Death of a Poet

Today, the driver of a lowly hearse,
the one that holds your own forgotten verse,
will lead a most peculiar parade
of shining soldiers, tan coats, black and gray.

A week has past your expiration date—
a shriveled tongue lies; days ago it ate.
Your bones will soon be swallowed by the ground,
your body knows it’s a compost mound.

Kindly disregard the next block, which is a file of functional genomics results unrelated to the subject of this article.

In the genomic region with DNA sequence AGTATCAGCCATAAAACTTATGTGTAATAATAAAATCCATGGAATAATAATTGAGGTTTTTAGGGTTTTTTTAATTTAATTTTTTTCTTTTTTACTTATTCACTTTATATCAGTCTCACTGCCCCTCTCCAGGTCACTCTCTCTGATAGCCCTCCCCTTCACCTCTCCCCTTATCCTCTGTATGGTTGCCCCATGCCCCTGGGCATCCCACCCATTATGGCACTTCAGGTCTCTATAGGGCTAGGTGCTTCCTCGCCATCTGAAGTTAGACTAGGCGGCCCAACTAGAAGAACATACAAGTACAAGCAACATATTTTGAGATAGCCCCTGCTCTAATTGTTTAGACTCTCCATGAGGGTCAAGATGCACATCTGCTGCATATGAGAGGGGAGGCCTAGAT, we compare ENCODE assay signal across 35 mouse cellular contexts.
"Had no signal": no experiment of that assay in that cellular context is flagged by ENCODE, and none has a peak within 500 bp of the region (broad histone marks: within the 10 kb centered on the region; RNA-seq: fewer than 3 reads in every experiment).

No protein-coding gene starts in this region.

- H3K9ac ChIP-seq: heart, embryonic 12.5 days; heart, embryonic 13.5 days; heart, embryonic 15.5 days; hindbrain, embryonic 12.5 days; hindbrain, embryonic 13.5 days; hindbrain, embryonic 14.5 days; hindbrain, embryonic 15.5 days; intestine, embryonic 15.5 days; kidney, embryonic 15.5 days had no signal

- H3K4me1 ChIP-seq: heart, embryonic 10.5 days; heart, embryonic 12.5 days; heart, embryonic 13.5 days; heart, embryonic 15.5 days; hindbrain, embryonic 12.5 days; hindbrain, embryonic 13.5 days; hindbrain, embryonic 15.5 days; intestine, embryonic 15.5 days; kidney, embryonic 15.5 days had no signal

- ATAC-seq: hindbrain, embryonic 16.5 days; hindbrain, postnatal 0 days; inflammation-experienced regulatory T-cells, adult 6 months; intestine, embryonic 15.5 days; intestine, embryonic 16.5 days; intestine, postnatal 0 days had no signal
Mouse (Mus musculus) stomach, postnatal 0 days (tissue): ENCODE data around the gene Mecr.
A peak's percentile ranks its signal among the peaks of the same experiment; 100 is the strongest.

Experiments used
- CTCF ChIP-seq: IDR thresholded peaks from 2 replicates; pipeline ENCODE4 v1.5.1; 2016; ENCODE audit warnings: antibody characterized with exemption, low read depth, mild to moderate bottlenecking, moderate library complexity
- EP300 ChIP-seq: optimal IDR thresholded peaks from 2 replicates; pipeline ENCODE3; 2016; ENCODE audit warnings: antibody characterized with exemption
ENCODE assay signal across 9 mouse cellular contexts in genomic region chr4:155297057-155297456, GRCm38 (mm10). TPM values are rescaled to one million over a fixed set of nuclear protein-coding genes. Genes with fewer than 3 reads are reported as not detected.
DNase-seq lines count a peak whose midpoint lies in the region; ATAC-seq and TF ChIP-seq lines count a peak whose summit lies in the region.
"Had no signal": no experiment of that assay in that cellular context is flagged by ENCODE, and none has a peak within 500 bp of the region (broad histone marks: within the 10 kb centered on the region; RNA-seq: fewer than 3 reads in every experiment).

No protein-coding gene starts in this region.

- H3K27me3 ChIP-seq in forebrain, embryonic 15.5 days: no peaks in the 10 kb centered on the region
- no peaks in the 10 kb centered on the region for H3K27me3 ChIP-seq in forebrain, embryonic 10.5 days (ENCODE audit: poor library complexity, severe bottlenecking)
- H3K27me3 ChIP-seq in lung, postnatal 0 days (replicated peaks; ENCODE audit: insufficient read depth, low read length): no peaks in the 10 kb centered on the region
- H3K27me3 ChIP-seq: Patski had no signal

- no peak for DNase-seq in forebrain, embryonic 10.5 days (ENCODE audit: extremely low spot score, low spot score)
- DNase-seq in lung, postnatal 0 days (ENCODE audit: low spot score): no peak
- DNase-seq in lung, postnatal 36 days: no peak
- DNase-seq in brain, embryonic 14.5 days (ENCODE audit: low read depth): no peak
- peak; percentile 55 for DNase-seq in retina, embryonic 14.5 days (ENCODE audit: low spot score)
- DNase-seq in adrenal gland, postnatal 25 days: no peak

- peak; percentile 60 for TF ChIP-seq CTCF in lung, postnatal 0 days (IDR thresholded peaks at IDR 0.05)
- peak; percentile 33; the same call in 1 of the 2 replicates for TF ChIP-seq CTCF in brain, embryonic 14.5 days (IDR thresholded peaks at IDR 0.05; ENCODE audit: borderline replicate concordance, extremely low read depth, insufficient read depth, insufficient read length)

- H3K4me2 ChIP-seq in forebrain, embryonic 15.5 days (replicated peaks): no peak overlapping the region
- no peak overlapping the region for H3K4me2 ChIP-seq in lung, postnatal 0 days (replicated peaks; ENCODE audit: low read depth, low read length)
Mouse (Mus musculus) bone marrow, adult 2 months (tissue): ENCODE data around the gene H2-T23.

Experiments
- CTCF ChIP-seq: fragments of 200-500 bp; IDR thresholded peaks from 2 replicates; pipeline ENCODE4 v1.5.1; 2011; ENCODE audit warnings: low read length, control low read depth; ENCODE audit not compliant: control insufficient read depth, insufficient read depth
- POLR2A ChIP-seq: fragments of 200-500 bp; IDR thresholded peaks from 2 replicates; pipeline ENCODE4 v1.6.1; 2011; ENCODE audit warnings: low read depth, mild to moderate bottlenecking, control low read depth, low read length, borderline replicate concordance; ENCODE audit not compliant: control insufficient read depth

Your gooseflesh, sickly pale and white as ash,
your blue snake veins, each charcoal black eyelash,
your purple lids, show no signs of decay—
bent hands, knuckles, and fingers rest and pray.

The driver has a place he must get to.
He has a job, has a tomb waiting for you.


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